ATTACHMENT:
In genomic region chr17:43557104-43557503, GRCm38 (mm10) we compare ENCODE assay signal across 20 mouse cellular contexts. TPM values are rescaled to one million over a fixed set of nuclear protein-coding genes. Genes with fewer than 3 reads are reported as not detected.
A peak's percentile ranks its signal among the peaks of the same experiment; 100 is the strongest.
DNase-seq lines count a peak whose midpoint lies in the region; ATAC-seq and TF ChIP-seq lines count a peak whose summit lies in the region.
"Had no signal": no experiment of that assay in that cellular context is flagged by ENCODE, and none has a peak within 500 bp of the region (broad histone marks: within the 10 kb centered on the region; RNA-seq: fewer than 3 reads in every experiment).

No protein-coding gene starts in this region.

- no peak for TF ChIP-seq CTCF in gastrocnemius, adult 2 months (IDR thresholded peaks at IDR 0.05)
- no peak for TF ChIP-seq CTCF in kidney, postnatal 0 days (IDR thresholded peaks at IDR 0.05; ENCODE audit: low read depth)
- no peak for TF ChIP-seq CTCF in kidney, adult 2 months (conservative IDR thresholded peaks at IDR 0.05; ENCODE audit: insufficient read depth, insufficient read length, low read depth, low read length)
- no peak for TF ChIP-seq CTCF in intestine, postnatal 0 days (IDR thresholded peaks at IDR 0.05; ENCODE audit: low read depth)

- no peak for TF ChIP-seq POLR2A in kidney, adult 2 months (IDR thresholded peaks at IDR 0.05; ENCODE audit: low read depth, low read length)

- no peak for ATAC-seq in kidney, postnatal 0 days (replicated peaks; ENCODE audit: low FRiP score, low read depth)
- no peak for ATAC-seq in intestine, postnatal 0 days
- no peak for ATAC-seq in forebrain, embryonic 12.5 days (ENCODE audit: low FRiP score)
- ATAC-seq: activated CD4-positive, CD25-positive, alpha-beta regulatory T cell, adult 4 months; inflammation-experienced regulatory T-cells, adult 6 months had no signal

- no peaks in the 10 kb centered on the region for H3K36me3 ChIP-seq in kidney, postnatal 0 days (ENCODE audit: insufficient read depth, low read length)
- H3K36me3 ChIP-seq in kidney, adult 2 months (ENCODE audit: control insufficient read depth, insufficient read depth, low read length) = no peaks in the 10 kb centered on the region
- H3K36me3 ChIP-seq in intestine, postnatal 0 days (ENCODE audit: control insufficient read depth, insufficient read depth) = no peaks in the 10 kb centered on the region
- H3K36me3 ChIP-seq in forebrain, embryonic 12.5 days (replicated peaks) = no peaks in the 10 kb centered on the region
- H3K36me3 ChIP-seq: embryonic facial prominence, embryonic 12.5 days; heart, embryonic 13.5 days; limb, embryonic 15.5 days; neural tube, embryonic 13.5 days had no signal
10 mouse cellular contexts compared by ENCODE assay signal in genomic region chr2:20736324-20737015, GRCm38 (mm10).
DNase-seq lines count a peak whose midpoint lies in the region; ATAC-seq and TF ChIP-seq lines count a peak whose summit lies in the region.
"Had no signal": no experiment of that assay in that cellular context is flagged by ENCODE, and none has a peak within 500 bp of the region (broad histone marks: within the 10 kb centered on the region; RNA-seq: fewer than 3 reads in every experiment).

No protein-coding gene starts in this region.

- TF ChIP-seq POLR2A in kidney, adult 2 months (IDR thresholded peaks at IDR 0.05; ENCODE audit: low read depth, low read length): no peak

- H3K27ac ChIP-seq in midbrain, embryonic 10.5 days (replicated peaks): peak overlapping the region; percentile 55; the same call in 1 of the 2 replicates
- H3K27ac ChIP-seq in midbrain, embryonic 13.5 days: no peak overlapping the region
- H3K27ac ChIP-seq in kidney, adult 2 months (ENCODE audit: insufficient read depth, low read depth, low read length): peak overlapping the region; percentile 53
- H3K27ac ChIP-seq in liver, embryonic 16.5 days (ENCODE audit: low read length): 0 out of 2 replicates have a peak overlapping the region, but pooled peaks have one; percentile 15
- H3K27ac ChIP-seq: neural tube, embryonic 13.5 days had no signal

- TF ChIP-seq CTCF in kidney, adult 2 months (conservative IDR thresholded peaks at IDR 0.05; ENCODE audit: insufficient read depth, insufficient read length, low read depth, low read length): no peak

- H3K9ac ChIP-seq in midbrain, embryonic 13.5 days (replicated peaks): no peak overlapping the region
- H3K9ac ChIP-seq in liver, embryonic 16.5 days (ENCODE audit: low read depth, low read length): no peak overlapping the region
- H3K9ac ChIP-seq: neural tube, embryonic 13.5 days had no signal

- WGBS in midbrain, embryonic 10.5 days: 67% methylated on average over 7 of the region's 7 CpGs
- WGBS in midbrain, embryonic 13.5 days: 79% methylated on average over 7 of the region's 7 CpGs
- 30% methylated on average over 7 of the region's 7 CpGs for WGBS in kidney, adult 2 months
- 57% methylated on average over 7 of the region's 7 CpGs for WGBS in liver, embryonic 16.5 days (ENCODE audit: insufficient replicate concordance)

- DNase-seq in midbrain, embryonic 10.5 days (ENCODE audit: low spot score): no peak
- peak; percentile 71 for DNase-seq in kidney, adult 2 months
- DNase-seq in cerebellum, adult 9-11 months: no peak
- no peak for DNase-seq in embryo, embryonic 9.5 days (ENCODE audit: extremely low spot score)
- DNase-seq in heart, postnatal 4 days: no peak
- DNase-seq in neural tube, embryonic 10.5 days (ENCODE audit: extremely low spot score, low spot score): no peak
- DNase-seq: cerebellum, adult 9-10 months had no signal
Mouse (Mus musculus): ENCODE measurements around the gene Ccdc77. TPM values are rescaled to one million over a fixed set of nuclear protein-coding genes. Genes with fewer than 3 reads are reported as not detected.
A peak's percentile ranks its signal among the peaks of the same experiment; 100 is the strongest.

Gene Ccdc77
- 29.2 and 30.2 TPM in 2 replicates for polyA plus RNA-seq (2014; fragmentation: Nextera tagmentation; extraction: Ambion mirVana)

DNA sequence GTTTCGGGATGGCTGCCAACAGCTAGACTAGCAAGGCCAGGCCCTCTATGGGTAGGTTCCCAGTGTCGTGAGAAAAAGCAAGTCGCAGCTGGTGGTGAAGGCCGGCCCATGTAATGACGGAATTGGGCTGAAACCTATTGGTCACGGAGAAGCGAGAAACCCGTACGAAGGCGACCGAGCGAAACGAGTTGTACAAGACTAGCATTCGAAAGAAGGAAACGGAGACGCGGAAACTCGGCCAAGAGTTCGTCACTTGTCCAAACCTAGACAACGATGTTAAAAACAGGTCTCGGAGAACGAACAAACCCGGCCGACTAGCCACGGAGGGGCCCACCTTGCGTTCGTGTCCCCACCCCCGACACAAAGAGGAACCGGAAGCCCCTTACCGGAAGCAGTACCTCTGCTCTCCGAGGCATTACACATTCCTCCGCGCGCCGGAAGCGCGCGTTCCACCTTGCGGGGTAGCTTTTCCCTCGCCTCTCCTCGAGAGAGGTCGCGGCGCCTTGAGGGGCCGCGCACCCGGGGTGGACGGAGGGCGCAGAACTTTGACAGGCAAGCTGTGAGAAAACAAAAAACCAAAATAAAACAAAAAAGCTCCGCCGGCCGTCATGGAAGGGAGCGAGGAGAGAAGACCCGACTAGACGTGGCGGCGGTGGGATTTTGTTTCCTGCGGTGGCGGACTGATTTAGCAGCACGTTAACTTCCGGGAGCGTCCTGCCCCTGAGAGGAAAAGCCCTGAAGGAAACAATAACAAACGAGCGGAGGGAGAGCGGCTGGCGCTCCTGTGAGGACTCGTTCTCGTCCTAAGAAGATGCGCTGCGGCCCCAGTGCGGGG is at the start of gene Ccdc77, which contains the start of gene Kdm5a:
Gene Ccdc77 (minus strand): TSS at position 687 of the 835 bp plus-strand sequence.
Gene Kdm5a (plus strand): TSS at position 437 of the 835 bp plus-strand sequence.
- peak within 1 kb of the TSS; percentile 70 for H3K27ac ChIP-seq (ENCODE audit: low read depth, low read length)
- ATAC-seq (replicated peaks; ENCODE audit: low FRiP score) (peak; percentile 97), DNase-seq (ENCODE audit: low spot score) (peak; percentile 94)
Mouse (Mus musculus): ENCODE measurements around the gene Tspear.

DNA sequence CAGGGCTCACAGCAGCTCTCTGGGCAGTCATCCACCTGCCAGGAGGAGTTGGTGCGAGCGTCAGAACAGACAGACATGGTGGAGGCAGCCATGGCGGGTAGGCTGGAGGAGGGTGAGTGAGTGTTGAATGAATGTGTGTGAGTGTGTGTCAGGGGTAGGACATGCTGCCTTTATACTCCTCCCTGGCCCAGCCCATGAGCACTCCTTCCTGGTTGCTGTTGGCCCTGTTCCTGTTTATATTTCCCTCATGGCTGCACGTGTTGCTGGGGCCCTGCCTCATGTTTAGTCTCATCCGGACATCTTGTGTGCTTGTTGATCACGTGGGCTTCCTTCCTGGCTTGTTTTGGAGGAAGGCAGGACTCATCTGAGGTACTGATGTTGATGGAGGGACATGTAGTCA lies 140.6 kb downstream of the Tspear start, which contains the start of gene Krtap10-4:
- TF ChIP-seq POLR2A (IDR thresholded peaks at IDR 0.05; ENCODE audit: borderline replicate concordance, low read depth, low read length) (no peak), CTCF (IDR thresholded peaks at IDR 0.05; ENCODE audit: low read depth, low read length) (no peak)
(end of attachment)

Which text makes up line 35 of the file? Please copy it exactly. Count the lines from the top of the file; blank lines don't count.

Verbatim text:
- WGBS in midbrain, embryonic 13.5 days: 79% methylated on average over 7 of the region's 7 CpGs